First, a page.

DESIGN/METHODS: Following their consent, pregnant women 12-16 wks' gestation were randomized into 1 of 3 tx grps stratified by race: 400, 2000 or 4000 IU vitD3/day until delivery. Women were evaluated for safety (Abstr#750939), efficacy and effectiveness with monthly 25(OH)D; 1,25(OH)2D; serum Ca, Cr, phos, and urinary Ca/Cr levels, all measured using standardized methodology. Comorbidities of pregnancy (preeclampsia, gest diabetes, any infection, preterm labor (PTL)/preterm birth (PTB) <37 wks GA) were recorded prospectively for each subject. Investigators and health team were blinded to tx grp.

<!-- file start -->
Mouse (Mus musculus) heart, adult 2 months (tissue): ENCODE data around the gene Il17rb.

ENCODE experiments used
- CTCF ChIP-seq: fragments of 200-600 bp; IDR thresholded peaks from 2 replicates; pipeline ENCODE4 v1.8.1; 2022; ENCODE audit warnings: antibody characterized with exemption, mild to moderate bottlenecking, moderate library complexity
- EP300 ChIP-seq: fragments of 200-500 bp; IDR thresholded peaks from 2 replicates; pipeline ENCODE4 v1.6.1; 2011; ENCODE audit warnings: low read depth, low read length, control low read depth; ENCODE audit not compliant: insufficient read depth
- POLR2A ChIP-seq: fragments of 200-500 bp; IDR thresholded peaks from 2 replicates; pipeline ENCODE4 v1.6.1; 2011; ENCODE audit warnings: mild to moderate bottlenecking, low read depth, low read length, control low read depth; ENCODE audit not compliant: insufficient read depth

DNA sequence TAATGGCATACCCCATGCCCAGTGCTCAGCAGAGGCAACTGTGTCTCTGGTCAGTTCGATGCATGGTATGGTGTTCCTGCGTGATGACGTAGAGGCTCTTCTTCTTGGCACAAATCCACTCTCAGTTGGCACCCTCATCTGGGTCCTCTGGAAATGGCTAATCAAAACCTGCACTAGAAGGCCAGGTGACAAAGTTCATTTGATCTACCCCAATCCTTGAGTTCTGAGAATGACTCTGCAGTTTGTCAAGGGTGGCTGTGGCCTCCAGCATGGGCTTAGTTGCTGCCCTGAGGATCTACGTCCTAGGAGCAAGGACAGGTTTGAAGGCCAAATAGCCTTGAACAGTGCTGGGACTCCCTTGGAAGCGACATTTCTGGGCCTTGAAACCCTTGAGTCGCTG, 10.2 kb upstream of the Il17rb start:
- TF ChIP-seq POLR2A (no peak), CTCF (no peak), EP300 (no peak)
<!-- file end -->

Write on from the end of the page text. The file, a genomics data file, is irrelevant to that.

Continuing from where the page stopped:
RESULTS: Of the 494 women who enrolled in the study, 350 women continued until delivery: 98 African American (AA), 137 Hispanic (Hisp) and 115 Caucasian (Cauc) women; with 111 controls, 122 in 2000 IU and 117 in 4000 IU groups. There were no differences in baseline vitD status between dose groups. The mean 25(OH)D by dose group at delivery, as chronic level, and 1-month before delivery were significantly different between control and 2000, control and 4000, and 2000 vs. 4000 (p<0.0001). 25(OH)D had a direct influence on 1,25(OH)2D levels throughout pregnancy (p<0.0001) with 25(OH)D of 40 ng/mL required to obtain maximum 1,25(OH)2D production. In bivariate analyses controlling for race, PTL/PTB and infection were inversely related to 25(OH)D and were lowest in the 4000 IU grp (p<0.0001). In logistic regression, comparing 400 vs. 4000 IU and controlling for race, the risk of comorbidities were 0.50 (CI 0.27-0.95; p=0.03) among those in the 4000 IU grp. Using least sq means, when adjusting for race, 25(OH)D of women with comorbidities was 33.4 ng/mL compared to 39.0 ng/mL in those women without (p < 0.008).